Google Is Planning to Low-Key Nix Its Location-Based Assistant Reminders, but Why Now?

Google Is Planning to Low-Key Nix Its Location-Based Assistant Reminders, but Why Now?

The Google logo in front of the Golden Gate Bridge in San Fransisco.

Photo: Justin Sullivan (Getty Images)

“Okay Google… Set a reminder to remind me to remind you to stop your location reminder feature.”

“…Done.”

Thanks, Google. Well, if you go to the Google Assistant Help page, it now says that the ability to create reminders on the app “is going away soon.” Additionally, the ability to assign a reminder to someone else is also going the way of the dodo.

9to5Google first reported that the tech giant’s plans to ax location based reminders on Google Assistant-enabled devices, such as user phones or Google Home. The soon-to-be nixed feature was first spotted by users on Reddit. Some commenters complained that the feature never truly fulfilled its promise. Others said they found the feature useful, even while using it on iOS devices.

Google did not respond to Gizmodo’s request for comment Thursday morning asking why the feature is being removed, or when users can expect the change to take place.

The feature reminds users to do tasks when they arrived at specific locations. For instance, it might chime to prompt you to pick up a certain item when you get to the grocery store. Google first offered location-based reminders back in 2018 and the ability to assign others a reminder in 2019.

The timing for this announced change is also telling. Some tech bloggers speculated the features are being removed to make way for Google’s new “Memory” upgrade to assistant, which promises users they can list and store anything from links to articles, books, images, contacts, flights, music, recipes, and more.

But the change is also coming down the pike as they and other app developers have caught major flak for tracking user’s movements even when not using the app. An investigation by Canada’s privacy commissioner showed that people who downloaded the app for Tim Hortons—a popular coffee chain— had their movements tracked every few minutes, even when the app wasn’t in use. Investigators said the app collected info to infer where users lived, worked, and traveled.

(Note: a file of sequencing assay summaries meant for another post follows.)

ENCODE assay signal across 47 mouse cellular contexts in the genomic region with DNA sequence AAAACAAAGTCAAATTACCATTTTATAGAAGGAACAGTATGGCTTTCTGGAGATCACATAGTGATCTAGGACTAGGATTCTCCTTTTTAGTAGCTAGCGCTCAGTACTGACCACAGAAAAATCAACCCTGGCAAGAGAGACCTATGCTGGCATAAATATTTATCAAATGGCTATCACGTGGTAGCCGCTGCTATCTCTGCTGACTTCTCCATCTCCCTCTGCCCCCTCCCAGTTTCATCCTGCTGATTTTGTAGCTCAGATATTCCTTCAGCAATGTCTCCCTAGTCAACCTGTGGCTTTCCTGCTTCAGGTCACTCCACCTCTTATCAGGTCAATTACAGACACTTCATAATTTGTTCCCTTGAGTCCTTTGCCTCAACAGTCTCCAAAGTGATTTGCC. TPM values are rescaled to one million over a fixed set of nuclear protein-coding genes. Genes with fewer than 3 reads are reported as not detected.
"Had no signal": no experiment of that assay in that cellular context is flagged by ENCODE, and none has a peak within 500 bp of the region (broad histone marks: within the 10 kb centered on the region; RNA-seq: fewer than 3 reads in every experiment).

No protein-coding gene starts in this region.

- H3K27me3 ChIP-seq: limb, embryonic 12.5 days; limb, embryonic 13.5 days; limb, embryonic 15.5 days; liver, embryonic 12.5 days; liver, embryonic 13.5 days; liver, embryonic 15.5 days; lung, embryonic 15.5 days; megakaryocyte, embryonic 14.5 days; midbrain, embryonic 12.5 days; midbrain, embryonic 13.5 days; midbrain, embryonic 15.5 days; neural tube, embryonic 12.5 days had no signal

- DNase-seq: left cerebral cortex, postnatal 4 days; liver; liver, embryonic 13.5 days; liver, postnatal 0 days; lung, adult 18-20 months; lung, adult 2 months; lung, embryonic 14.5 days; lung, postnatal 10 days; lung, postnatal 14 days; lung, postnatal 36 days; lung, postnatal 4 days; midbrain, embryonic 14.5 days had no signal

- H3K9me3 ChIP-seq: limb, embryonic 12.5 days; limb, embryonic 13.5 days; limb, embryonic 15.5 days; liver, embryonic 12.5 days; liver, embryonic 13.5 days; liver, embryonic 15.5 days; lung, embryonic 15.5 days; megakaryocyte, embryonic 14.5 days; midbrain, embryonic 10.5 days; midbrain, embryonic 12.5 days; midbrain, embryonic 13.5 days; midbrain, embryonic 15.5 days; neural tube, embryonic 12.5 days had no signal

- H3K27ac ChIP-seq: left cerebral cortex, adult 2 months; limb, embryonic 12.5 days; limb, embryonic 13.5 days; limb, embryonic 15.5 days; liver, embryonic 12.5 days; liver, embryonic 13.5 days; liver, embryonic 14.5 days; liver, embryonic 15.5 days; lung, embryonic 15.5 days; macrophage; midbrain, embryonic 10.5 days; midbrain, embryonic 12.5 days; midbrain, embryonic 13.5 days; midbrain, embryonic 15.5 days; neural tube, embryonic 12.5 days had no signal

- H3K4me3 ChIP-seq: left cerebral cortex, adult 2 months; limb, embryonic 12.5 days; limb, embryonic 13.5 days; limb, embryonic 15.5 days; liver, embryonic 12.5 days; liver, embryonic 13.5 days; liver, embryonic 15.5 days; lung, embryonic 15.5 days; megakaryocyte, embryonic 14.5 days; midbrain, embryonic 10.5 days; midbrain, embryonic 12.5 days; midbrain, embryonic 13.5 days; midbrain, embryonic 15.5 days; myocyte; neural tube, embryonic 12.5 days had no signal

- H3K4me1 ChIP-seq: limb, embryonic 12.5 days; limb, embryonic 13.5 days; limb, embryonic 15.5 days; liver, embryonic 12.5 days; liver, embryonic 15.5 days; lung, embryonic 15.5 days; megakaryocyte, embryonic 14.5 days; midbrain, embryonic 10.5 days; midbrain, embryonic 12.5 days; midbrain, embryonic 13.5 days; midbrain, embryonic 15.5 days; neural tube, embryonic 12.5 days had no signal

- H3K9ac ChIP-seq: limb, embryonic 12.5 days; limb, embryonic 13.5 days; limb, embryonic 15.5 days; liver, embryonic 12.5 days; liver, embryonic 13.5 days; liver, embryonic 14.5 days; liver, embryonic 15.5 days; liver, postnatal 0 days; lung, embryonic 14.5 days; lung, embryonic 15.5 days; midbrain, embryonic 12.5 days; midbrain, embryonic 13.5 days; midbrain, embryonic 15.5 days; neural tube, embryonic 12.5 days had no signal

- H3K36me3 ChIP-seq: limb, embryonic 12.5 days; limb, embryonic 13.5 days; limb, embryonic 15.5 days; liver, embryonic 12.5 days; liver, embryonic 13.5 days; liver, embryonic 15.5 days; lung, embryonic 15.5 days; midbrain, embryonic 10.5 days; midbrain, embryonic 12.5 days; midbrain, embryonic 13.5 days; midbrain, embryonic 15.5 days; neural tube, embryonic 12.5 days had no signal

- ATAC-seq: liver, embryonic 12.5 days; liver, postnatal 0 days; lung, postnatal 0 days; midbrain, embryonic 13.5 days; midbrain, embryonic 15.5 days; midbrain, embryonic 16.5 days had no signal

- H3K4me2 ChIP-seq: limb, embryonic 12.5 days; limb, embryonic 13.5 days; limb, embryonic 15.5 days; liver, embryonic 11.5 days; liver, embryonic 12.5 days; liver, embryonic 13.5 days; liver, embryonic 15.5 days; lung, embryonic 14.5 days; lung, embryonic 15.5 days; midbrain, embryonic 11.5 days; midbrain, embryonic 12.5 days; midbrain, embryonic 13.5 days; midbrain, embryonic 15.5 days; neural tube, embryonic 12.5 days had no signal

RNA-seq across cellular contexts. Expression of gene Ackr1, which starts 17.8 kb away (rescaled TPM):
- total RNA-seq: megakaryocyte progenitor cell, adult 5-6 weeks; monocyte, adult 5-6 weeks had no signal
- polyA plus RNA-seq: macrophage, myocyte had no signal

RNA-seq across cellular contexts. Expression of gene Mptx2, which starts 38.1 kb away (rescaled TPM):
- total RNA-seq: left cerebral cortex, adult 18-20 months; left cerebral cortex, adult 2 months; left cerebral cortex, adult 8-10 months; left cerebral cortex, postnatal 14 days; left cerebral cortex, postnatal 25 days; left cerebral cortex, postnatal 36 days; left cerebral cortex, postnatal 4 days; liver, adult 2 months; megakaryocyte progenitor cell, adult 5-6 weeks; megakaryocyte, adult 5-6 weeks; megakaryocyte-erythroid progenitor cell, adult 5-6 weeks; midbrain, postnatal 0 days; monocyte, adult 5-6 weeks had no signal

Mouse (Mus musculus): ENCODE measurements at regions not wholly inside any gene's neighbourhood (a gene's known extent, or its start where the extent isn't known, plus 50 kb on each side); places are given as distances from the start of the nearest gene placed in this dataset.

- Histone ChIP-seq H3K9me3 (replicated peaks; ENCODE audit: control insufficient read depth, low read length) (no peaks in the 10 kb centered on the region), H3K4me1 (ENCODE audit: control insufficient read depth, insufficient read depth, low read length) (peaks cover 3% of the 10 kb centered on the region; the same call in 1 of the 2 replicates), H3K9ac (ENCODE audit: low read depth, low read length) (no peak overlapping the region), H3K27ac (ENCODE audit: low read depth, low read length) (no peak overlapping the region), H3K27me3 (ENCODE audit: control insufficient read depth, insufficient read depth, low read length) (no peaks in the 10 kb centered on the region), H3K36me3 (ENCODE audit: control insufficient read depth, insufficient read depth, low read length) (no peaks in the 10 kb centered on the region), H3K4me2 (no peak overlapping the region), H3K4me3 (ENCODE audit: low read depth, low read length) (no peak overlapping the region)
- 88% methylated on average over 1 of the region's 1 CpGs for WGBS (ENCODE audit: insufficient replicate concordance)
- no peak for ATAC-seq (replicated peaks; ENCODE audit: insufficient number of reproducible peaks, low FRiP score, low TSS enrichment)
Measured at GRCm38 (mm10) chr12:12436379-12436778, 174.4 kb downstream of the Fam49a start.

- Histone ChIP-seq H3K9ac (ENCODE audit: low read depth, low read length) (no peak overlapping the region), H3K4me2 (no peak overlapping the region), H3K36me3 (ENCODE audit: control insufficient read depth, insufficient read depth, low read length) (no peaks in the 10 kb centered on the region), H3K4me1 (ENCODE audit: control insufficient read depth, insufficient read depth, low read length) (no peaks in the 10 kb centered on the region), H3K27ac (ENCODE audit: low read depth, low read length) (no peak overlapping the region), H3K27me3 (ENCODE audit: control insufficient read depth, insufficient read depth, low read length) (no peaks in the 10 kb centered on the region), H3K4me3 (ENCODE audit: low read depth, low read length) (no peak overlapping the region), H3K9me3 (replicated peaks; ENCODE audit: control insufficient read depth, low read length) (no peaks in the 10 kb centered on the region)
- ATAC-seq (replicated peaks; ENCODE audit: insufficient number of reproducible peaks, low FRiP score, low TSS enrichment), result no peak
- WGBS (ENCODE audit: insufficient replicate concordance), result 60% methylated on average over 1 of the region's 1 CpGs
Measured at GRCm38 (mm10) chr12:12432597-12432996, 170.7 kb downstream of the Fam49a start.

The company claimed it was only aggregating location data to analyze user trends, and that it stopped tracking user locations after a local paper broke the story in 2020. But despite Tim Horton’s claims, companies both big and small are constantly trading user data for the purpose of targeted ads.

More countries and municipalities are cracking down on privacy protections. Multiple state attorney generals are suing the tech giant over its collection of user location data. The AGs allege the ubiquity of Google’s apps on phones and devices make it nearly impossible to opt out of any and all location tracking.

Google Assistant does track user data on devices, according to the company’s fact sheet. Specifically, the Google Home app asks users to provide their address, and if you don’t, then it uses the device’s IP address to give user area information such as weather or traffic. The tech giant points to its privacy policy to claim it only collects data based on users’ settings, and that the app only will collect data when the app is active.

The company did not respond to Gizmodo’s query about whether the company uses assistant location reminders for targeted ads.

However, third party apps can also share private information with Google when going through Google Assistant, based on user settings. And as the Tim Hortons scandal shows, a huge variety of companies are looking to reach customers via any means necessary, especially as big tech limits apps’ ability to track users.

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